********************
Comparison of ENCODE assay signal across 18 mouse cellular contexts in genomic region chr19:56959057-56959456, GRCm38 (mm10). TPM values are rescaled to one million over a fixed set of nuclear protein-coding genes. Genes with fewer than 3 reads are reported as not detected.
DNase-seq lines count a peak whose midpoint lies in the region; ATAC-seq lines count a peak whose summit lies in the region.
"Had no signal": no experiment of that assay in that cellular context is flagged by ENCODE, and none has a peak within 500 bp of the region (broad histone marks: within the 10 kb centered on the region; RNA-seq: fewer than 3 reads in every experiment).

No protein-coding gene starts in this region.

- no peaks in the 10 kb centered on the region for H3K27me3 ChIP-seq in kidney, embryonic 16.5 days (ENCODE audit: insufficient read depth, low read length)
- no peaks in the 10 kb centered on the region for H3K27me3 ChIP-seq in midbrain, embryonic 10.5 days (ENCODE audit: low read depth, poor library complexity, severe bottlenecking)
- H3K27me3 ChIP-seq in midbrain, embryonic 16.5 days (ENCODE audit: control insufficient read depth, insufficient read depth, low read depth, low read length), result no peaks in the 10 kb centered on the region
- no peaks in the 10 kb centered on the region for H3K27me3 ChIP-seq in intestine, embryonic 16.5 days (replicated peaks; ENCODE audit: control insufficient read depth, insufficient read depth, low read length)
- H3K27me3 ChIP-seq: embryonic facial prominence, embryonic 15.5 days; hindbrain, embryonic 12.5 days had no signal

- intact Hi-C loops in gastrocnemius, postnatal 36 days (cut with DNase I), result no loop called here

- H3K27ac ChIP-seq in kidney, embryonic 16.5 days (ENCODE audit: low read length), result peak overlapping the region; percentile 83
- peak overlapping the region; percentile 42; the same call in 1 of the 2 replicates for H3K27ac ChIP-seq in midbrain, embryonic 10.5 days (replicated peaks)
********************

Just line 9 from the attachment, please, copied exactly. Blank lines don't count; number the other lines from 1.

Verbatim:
- H3K27me3 ChIP-seq: embryonic facial prominence, embryonic 15.5 days; hindbrain, embryonic 12.5 days had no signal